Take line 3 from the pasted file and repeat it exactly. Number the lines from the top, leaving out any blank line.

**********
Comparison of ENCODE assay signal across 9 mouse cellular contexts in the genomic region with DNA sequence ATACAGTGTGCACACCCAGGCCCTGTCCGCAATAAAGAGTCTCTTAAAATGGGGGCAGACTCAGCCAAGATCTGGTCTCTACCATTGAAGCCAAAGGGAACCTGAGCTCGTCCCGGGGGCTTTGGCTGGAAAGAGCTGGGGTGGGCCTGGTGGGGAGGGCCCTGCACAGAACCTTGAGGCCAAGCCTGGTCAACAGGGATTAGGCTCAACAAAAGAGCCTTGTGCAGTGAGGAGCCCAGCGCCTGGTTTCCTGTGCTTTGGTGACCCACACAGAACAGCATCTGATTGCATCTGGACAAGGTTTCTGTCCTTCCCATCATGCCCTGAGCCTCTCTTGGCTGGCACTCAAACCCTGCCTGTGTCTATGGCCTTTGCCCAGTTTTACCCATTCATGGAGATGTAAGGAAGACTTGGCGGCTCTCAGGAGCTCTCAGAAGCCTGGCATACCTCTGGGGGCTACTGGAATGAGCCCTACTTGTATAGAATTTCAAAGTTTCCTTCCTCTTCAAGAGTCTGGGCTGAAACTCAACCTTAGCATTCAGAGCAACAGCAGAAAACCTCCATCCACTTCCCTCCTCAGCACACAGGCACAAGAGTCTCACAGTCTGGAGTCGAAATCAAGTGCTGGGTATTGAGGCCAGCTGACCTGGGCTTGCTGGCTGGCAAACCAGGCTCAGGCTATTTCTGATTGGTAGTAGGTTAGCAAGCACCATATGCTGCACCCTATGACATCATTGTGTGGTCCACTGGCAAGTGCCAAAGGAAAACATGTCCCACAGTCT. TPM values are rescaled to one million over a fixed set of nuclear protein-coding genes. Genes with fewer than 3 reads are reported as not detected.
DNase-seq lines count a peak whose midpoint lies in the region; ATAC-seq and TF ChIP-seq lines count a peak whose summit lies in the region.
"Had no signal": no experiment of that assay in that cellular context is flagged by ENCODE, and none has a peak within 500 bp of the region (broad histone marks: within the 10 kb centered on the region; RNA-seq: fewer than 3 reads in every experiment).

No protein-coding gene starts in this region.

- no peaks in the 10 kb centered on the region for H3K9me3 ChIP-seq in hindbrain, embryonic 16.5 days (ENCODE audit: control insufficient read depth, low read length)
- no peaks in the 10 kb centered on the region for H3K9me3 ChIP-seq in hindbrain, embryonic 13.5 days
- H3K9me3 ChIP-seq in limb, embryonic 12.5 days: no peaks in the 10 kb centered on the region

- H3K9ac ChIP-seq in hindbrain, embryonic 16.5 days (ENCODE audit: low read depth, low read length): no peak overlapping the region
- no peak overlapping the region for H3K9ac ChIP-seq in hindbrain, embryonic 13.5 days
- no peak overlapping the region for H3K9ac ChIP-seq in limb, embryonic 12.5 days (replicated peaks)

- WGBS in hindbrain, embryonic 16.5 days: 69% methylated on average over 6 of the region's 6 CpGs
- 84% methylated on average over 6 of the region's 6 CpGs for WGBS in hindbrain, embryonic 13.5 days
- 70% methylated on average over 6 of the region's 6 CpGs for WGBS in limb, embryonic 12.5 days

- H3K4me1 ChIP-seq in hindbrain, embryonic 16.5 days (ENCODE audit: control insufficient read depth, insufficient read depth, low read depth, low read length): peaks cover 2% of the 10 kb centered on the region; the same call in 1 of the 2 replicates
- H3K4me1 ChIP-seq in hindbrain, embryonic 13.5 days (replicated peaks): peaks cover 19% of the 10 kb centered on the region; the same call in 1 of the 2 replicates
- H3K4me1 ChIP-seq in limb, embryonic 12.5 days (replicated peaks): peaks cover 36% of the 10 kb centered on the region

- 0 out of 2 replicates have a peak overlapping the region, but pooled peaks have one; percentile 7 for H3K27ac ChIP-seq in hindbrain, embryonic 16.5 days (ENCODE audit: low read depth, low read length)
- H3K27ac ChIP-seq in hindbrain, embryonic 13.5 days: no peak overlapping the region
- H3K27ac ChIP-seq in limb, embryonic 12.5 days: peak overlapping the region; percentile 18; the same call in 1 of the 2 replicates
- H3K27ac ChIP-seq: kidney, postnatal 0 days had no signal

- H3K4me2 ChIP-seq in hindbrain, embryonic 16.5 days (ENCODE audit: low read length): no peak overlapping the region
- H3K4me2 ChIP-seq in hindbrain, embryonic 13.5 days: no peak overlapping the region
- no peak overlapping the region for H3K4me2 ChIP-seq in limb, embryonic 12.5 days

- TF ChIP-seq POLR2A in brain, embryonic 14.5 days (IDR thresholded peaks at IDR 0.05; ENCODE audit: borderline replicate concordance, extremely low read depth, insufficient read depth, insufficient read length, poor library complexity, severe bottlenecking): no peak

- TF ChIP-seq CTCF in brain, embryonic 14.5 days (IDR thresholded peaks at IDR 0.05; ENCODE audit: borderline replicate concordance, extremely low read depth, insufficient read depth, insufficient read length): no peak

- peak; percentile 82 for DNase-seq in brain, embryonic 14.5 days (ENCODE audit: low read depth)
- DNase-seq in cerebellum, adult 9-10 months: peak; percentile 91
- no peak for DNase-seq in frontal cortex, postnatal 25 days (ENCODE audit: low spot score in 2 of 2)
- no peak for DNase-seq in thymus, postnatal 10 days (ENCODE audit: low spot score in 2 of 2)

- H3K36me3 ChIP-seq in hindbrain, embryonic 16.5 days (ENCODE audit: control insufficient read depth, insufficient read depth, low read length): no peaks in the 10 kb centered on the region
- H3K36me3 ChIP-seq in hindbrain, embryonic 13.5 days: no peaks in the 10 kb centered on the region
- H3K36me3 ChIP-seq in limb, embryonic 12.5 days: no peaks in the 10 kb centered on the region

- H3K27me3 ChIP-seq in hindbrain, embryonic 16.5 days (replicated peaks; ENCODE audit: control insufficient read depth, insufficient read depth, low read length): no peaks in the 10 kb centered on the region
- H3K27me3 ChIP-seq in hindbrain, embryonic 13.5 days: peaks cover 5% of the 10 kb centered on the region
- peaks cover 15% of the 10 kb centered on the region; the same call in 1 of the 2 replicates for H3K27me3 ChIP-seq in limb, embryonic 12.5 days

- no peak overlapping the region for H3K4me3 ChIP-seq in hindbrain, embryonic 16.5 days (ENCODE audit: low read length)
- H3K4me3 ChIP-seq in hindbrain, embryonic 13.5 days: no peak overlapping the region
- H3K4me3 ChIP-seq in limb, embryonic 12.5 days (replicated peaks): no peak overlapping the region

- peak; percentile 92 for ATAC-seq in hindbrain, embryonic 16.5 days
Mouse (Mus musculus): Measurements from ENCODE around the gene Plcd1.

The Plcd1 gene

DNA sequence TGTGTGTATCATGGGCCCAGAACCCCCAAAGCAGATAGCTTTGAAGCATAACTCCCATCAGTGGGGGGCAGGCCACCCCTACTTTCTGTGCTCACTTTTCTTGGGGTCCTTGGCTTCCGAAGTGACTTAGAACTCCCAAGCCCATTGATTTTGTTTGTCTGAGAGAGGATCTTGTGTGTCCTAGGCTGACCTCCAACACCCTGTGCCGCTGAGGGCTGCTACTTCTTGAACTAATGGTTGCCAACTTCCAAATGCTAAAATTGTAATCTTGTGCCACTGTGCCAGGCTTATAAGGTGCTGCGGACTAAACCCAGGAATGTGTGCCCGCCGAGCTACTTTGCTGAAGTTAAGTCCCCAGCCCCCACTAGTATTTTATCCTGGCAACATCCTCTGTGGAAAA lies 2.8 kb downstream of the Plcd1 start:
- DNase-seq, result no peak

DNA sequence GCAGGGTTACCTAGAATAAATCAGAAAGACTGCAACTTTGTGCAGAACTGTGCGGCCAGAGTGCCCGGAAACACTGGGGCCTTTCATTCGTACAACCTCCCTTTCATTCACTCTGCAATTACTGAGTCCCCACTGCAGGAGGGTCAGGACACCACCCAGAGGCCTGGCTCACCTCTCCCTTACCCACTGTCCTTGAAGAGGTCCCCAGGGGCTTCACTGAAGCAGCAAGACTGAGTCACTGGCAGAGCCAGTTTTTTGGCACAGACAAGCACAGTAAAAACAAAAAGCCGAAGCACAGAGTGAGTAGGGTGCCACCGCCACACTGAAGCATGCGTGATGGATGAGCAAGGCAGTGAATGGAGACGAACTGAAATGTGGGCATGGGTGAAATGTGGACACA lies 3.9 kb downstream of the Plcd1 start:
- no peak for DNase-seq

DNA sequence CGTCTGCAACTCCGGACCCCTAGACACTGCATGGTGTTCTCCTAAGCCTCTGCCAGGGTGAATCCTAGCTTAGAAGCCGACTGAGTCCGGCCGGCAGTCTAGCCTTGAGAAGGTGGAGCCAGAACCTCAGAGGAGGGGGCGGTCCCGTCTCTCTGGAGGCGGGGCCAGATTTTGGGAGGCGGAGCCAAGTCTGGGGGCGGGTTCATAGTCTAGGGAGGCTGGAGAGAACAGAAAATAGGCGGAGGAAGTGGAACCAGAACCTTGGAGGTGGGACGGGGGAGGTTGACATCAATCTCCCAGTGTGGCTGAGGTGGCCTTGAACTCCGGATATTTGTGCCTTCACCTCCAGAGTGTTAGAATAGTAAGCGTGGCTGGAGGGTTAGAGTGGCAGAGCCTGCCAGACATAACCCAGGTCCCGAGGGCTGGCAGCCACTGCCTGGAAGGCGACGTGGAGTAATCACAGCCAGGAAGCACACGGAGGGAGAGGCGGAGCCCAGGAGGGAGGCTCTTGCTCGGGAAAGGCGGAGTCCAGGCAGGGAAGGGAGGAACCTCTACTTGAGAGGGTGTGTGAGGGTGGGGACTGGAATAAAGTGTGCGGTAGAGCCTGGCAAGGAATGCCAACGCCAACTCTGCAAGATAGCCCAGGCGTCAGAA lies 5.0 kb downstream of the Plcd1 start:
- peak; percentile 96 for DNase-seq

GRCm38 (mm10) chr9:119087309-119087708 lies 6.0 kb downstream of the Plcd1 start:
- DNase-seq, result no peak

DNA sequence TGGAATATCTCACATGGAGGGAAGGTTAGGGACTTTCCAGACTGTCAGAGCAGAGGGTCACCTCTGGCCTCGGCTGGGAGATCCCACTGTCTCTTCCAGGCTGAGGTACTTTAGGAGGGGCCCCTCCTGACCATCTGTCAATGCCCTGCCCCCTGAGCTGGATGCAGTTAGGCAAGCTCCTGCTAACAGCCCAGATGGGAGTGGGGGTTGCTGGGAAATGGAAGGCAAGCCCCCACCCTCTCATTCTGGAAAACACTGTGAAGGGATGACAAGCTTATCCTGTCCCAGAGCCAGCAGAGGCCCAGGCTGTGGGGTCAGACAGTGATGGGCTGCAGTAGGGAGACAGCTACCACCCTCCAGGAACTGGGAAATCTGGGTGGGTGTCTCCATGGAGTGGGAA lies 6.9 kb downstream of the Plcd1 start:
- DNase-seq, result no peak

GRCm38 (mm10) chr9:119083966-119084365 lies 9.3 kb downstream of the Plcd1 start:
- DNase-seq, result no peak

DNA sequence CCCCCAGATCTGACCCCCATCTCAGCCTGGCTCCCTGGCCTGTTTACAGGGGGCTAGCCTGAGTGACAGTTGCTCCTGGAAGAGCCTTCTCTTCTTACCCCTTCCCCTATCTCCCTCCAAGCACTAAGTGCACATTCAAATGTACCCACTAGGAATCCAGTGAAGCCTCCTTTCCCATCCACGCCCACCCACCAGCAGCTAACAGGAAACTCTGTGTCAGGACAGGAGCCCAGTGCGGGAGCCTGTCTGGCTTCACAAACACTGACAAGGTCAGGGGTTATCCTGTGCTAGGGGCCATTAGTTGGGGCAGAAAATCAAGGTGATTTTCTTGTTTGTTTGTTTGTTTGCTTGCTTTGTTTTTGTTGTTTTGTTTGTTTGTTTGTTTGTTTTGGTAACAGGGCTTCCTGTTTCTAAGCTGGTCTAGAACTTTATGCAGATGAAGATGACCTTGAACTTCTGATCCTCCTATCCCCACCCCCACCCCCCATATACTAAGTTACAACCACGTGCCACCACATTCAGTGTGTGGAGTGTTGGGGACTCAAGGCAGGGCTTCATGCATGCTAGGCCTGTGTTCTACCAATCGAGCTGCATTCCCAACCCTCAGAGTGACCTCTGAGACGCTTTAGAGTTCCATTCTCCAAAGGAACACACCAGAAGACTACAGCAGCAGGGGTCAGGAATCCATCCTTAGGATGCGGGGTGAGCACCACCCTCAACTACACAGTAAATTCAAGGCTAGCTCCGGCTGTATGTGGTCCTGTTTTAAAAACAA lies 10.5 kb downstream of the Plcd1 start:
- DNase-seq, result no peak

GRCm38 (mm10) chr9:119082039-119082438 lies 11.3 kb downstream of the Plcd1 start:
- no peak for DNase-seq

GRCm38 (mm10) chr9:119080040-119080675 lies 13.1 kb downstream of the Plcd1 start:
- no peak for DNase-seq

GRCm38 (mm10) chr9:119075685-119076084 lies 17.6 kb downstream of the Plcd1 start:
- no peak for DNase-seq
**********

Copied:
"Had no signal": no experiment of that assay in that cellular context is flagged by ENCODE, and none has a peak within 500 bp of the region (broad histone marks: within the 10 kb centered on the region; RNA-seq: fewer than 3 reads in every experiment).